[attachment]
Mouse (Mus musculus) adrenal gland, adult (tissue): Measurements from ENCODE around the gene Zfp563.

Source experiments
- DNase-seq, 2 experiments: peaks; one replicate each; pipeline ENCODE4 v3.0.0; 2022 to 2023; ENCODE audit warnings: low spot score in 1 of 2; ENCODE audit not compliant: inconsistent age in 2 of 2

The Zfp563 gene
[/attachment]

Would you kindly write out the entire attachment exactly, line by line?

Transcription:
Mouse (Mus musculus) adrenal gland, adult (tissue): Measurements from ENCODE around the gene Zfp563.

Source experiments
- DNase-seq, 2 experiments: peaks; one replicate each; pipeline ENCODE4 v3.0.0; 2022 to 2023; ENCODE audit warnings: low spot score in 1 of 2; ENCODE audit not compliant: inconsistent age in 2 of 2

The Zfp563 gene